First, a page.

Vikings' decision to extend Kyle Rudolph reflects all-in mentality

EAGAN, Minn. -- Two months ago, at the start of the Minnesota Vikings' offseason program, Kyle Rudolph walked into TCO Performance Center bearing the weight of his own expectations entering his ninth year in the NFL.

He wore his feelings on his chest, donning a white hoodie with the phrase “Lots of Game Left” as he participated in voluntary workouts while uncertainty swirled around the status of his contract and his future in Minnesota.

Ahead of mandatory minicamp, the Vikings came back at Rudolph with a message just as poignant: The pursuit of our first Lombardi Trophy cannot happen without you.

The four-year, $36 million contract extension Rudolph signed on Tuesday is set to keep him in Minnesota through the 2023 season. The veteran tight end got what he wanted -- to remain in the place where he started his career in 2011 on a deal in which he doesn’t feel like he’s shortchanging himself ($9 million of Rudolph’s new contract is fully guaranteed, a source told ESPN). The Vikings made out well on their end, too, not having to overpay or lock themselves long term into a player approaching the later years of his prime, with Rudolph’s extension also expected to free up $4 million in cap space, according to NFL Network.

The laborious work it took for both sides to get here finally paid off. Finding a way to keep Rudolph on this offense exemplifies a mentality that the Vikings are all-in for the 2019 season, backed by the support of an ownership group willing to pull out all the stops to make it happen.

“It certainly embodies the win-now mentality,” Rudolph said. “But to me, it just embodies how much they (the Wilf family) care about winning, period. They came to this organization a little over 12 years ago with one goal and that was to win a championship. All the stuff that they’ve done since is falling in place with that goal. Certainly we want to win now -- that’s not going to change. But with their leadership, they’re providing us with every resource imaginable to win now, but also to win for a long time.”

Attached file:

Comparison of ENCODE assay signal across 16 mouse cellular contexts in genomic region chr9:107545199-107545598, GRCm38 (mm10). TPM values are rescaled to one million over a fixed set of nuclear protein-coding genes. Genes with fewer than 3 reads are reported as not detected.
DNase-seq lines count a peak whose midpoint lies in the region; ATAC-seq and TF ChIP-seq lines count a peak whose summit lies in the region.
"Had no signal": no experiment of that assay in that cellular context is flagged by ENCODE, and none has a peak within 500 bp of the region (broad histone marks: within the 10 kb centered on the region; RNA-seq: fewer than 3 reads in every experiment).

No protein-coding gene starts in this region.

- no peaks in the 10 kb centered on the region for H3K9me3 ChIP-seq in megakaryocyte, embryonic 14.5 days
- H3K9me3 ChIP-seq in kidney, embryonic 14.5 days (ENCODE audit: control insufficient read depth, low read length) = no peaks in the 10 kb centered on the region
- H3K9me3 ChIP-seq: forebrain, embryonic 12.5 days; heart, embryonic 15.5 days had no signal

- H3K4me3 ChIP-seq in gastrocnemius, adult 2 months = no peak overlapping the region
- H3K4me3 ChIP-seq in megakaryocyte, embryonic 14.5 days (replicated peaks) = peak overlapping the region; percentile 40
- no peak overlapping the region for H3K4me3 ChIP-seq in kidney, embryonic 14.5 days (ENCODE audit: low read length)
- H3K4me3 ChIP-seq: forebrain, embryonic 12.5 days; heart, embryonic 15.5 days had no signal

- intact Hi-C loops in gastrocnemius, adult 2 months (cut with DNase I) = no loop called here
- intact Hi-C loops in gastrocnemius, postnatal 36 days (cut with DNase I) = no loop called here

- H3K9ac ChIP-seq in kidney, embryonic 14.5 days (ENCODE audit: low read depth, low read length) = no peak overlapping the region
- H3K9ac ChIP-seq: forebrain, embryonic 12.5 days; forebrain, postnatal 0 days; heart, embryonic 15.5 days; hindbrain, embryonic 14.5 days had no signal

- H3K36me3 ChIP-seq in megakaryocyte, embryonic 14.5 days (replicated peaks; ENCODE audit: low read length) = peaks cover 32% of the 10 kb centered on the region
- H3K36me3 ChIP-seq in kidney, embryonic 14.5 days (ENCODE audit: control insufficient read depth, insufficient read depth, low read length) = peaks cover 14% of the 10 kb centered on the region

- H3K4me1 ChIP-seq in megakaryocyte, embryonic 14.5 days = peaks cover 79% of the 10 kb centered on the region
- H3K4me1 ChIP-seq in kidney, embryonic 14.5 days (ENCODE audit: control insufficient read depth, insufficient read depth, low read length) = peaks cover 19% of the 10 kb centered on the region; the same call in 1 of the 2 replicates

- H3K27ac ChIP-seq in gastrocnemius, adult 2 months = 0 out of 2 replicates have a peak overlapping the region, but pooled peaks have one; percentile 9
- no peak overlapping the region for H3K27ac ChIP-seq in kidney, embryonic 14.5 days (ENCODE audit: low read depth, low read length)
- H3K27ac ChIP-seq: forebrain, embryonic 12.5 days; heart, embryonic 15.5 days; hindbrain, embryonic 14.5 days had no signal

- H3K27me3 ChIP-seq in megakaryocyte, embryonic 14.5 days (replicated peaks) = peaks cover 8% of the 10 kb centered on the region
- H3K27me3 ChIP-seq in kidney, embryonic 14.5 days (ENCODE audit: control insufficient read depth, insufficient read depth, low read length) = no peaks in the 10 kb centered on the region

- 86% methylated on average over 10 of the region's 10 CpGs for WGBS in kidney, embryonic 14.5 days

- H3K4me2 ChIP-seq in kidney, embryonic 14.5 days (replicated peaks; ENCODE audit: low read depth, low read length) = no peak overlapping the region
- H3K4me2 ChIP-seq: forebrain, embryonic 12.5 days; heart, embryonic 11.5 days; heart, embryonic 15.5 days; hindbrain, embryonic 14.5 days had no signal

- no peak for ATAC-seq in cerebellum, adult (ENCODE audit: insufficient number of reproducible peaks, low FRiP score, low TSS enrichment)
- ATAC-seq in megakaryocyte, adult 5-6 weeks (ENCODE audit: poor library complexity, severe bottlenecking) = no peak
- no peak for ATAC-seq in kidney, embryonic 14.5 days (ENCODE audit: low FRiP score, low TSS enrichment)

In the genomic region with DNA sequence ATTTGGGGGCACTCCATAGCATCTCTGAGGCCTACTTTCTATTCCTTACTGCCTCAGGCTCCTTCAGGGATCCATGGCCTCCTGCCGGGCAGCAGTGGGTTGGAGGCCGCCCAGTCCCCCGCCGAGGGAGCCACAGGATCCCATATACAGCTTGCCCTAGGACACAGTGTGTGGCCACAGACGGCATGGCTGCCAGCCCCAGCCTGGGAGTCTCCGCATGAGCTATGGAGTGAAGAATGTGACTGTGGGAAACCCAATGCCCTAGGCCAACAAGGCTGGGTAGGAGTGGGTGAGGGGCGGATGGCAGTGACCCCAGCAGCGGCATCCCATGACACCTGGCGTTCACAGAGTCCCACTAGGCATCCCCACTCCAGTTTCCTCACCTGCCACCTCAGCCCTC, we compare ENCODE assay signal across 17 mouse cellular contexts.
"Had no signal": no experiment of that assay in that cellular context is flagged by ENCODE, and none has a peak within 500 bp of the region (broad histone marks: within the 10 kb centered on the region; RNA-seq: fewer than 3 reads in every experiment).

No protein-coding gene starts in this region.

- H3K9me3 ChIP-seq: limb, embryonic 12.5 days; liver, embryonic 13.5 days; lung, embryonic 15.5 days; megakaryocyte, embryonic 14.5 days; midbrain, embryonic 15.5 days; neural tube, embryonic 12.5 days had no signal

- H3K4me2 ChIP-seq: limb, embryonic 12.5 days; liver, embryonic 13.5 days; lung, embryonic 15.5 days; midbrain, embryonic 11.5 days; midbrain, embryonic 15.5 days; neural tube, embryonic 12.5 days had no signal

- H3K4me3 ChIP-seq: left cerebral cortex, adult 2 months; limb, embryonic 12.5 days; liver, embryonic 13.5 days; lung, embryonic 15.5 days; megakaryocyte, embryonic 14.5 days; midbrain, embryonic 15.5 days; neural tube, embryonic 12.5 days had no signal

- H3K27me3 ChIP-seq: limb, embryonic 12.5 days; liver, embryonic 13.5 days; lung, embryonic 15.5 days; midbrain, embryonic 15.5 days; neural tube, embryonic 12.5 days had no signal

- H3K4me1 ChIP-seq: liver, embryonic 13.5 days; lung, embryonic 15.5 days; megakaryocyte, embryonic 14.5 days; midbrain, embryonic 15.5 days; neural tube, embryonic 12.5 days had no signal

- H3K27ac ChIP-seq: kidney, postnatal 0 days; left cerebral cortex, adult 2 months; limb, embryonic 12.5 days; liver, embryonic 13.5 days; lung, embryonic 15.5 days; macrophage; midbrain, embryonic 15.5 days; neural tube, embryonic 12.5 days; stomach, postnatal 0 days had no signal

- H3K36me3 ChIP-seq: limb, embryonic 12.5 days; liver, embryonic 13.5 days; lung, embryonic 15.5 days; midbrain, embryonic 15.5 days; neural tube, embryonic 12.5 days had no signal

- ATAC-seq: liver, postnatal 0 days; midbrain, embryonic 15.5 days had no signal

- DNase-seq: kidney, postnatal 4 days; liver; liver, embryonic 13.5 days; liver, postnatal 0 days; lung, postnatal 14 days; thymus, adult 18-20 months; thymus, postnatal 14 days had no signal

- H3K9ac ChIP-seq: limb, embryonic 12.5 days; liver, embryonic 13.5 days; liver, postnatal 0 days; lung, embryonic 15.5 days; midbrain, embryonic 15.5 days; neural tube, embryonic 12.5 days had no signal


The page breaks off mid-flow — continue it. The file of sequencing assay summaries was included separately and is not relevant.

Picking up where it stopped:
Rudolph is the third core veteran the Vikings retained this offseason when financial limitations felt like they would lead to dead ends. Keeping defensive end Everson Griffen, linebacker Anthony Barr and now Rudolph shows the belief this franchise has that it can get back to where it was in 2017, when this team reached its highest heights under this ownership, front office and coaching staff, standing one win away from a trip to the Super Bowl.

These moves support the notion that this team feels it can get back to the NFC Championship Game with the group that got it there two years ago. The next question to be answered and ultimately judged the harshest is whether the same group that lost 38-7 to eventual Super Bowl champion Philadelphia can win the thing this time around.

What the Vikings want to do offensively cannot happen without Rudolph on the roster. After the Vikings drafted Irv Smith Jr. with the 50th overall pick, general manager Rick Spielman noted how the use of multiple tight end sets can help this offense become harder to defend. Smith and Rudolph are completely different; one does not make the other obsolete. Keeping both of them, especially with the roles tight ends have played in Gary Kubiak’s offenses before and the concepts that coordinator Kevin Stefanski has voiced a desire to employ regularly, was critical for the success of this unit.

If the Vikings weren’t serious about the way they view Rudolph’s role as a necessary component to the success of this offense, they might have taken a gamble that they could have been just as successful without him. But the pressure that would put on Smith to perform immediately when rookie tight ends often face struggles might not be worth it.

It’ll be interesting to see how Rudolph’s role evolves in this next phase of his career, as he crosses into his 30s when many players often start to see their production decline. Clearly the Vikings believe Rudolph does indeed have “a lot of game left.” There was no reason to bring him back if they didn’t think he could contribute in ways that will help the Vikings take a step beyond where they were last season.